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||Increased risk for non-Hodgkin lymphoma in individuals with celiac disease and a potential familial association.
||Gao Y, Kristinsson SY, Goldin LR, BjÃ¶rkholm M, Caporaso NE, Landgren O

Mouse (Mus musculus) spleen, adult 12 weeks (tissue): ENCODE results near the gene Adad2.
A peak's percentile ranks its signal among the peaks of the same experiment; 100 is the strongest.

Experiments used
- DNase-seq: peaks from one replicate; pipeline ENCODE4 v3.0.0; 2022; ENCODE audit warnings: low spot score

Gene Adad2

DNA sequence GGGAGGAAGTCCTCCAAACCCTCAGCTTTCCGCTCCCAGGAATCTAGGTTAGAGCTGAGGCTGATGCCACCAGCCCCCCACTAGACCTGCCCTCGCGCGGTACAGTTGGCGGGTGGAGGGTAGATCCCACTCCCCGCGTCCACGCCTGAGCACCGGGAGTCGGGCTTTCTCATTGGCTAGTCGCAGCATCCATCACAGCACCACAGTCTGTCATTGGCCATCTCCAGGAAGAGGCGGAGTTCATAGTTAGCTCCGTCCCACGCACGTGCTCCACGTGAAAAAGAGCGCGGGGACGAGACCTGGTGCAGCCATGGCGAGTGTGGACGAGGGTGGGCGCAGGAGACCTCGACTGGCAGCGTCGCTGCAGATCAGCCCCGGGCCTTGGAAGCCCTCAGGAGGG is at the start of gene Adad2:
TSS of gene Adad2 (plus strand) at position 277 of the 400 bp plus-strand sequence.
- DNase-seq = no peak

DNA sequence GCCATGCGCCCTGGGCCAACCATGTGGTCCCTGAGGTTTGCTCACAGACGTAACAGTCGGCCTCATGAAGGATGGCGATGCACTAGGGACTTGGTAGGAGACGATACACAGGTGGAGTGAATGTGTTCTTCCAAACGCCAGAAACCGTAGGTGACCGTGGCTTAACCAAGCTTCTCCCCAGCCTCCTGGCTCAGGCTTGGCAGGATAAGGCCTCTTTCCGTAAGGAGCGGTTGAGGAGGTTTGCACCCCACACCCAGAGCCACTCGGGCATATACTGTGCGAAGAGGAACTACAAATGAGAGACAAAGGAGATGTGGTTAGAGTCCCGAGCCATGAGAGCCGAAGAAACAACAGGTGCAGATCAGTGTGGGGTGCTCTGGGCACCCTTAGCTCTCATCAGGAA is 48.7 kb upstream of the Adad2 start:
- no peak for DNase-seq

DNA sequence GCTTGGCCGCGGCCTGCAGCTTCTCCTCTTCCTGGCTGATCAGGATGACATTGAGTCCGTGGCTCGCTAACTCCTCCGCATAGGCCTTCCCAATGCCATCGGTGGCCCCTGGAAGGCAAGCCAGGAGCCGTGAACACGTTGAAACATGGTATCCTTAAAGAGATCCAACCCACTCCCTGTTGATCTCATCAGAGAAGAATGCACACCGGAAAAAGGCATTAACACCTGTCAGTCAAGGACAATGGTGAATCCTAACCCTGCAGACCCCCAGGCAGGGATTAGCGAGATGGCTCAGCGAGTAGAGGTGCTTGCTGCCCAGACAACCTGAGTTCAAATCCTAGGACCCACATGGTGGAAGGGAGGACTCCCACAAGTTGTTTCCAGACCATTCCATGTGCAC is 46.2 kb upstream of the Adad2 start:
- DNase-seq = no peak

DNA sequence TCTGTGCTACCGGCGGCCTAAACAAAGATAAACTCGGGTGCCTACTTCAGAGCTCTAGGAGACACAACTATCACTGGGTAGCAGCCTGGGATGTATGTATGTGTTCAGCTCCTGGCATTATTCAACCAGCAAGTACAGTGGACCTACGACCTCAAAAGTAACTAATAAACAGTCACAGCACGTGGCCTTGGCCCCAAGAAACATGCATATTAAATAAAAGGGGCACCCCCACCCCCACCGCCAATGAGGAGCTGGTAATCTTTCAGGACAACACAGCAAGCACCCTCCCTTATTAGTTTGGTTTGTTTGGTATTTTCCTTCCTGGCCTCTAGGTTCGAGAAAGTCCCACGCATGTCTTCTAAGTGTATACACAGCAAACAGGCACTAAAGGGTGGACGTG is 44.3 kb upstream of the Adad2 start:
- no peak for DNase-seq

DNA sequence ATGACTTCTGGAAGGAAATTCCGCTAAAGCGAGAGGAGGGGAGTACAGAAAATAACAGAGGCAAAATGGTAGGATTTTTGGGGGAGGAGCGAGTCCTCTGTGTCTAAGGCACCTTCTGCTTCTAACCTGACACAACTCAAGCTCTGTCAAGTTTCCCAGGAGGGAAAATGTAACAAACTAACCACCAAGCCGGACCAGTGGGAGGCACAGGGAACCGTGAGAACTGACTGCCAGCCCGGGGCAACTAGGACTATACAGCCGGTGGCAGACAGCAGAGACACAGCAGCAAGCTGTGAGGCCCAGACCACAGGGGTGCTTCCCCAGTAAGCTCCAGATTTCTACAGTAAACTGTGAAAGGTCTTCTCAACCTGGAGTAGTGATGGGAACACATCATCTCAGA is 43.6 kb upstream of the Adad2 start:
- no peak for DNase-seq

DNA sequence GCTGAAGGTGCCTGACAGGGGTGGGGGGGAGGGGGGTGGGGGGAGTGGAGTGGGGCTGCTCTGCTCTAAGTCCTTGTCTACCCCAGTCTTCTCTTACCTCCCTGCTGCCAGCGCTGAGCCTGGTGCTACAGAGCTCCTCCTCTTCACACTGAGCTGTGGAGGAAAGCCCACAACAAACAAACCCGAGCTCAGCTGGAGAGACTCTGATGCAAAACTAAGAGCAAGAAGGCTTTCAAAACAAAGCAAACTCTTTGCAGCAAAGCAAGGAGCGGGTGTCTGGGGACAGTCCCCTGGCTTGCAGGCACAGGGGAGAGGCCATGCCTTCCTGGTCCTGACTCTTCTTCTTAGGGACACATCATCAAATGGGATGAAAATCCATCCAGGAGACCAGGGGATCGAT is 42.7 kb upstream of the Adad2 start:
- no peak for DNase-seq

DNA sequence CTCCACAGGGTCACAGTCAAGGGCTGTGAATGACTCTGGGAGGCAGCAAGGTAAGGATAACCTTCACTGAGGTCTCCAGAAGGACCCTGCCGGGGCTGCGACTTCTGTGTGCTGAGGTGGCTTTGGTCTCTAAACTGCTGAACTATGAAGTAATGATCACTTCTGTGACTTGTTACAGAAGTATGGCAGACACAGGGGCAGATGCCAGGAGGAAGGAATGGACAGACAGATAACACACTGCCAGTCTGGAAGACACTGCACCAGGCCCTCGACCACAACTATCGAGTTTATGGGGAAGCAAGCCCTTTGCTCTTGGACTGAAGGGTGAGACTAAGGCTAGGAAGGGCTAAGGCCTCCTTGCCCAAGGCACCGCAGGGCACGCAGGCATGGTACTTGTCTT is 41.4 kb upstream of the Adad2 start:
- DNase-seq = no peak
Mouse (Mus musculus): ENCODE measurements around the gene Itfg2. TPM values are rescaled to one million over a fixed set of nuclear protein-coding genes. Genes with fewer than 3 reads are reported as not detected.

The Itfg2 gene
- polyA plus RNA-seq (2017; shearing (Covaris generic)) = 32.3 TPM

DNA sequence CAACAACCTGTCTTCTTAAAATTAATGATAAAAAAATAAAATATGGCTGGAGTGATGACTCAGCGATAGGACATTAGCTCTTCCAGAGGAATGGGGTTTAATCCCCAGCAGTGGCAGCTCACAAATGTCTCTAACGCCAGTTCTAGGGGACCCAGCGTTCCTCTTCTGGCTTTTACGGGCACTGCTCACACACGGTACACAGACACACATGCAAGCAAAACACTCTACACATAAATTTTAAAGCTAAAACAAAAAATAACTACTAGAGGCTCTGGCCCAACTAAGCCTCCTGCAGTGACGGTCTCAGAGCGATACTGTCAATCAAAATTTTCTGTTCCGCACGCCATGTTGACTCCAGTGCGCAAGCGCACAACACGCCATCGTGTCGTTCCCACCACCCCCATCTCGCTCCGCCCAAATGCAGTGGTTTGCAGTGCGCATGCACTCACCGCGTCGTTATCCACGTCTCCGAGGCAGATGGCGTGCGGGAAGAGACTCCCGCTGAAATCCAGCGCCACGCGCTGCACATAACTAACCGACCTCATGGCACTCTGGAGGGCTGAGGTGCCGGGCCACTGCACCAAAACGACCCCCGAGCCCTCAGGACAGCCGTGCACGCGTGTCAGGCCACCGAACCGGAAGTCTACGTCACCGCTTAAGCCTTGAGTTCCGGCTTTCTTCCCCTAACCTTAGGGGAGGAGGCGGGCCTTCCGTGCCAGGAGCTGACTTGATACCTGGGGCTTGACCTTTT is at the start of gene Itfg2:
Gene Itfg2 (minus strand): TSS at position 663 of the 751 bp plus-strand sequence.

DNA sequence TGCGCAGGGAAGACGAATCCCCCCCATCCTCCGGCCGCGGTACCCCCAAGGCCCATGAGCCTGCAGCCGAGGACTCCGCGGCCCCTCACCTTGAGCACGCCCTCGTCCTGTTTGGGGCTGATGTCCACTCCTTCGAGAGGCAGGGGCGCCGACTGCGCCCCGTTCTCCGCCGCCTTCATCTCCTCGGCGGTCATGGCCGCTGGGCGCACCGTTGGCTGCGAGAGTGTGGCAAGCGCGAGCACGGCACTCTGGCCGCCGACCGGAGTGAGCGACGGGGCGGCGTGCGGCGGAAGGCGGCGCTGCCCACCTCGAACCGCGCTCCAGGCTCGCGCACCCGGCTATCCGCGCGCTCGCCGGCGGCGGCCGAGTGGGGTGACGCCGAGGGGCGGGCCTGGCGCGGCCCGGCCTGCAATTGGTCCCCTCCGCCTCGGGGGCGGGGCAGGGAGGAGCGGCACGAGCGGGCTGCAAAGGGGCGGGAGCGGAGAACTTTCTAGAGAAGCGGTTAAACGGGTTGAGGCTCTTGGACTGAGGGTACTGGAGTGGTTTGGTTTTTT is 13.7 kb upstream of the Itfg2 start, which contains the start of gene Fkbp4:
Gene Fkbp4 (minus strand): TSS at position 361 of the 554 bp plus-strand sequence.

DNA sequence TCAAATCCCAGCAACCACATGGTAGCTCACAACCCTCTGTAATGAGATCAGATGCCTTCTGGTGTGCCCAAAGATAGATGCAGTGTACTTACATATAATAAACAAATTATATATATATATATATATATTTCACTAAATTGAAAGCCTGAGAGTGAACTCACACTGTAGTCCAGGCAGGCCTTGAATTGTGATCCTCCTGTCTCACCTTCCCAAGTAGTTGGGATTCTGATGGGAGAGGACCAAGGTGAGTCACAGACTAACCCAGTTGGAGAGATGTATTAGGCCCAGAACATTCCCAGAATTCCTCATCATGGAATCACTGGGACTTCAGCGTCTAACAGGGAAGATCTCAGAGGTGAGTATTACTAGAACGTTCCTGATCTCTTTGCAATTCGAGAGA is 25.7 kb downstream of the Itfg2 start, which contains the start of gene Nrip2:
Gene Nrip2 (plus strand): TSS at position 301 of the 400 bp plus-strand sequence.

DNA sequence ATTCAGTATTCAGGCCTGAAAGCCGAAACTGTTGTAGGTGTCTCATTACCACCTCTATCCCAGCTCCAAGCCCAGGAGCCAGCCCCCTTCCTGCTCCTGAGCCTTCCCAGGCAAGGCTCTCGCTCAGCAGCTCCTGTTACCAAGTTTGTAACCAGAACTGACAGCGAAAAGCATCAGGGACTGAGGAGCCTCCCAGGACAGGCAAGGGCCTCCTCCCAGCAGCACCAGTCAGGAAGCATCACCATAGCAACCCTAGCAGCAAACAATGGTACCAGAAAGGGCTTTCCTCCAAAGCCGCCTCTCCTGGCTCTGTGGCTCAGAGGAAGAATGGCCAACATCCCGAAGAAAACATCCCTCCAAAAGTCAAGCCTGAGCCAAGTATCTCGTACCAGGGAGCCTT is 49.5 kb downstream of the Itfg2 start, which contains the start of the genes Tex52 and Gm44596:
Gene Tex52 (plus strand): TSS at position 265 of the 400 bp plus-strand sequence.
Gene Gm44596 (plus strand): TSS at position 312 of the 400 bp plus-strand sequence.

||BACKGROUND & AIMS: Celiac disease (CD), a common digestive disease, is well known to be associated with excess non-Hodgkin lymphoma (NHL) risk. However, there are only limited data on risk in the current era of serologic testing and human leukocytes antigen typing to screen for CD. There is also no information on the role of family history of CD in relation to lymphoma risk. METHODS: We identified 37,869 NHL, 8323 Hodgkin lymphoma (HL), and 13,842 chronic lymphocytic leukemia patients diagnosed in Sweden between 1965 and 2004, as well as 236,408 matched controls and 613,961 first-degree relatives. Using logistic regression, we calculated odds ratios and 95% confidence intervals as measures of risks adjusted for matching factors. RESULTS: Overall we found persons with a hospital discharge diagnosis of CD to have a 5.35-fold (95% CI, 3.56-8.06) increased NHL risk. Risk of HL was borderline increased (OR=2.54, 95% CI, 0.99-6.56); however, there was no excess chronic lymphocytic leukemia risk. Persons diagnosed with CD in 1975-1984, 1985-1994, and 1995-2004 had a 13.2-fold (95% CI, 3.63-48.0), 7.90-fold (95% CI, 3.38-18.5), and 3.84-fold (95% CI, 2.28-6.45) increased risk of NHL, respectively (P(trend)< .0001). Individuals with a sibling affected with CD had a 2.03-fold (95% CI, 1.29-3.19) increased NHL risk. CONCLUSIONS: Persons with CD have an increased NHL risk; however, the excess risk has tapered off substantially in the last 4 decades. The observed excess NHL risk among individuals with a sibling affected with CD suggests shared susceptibility. Future studies are needed to explore the roles of gluten intake, secondary intestinal inflammation, and susceptibility genes in relation to subsequent risk of developing lymphoma.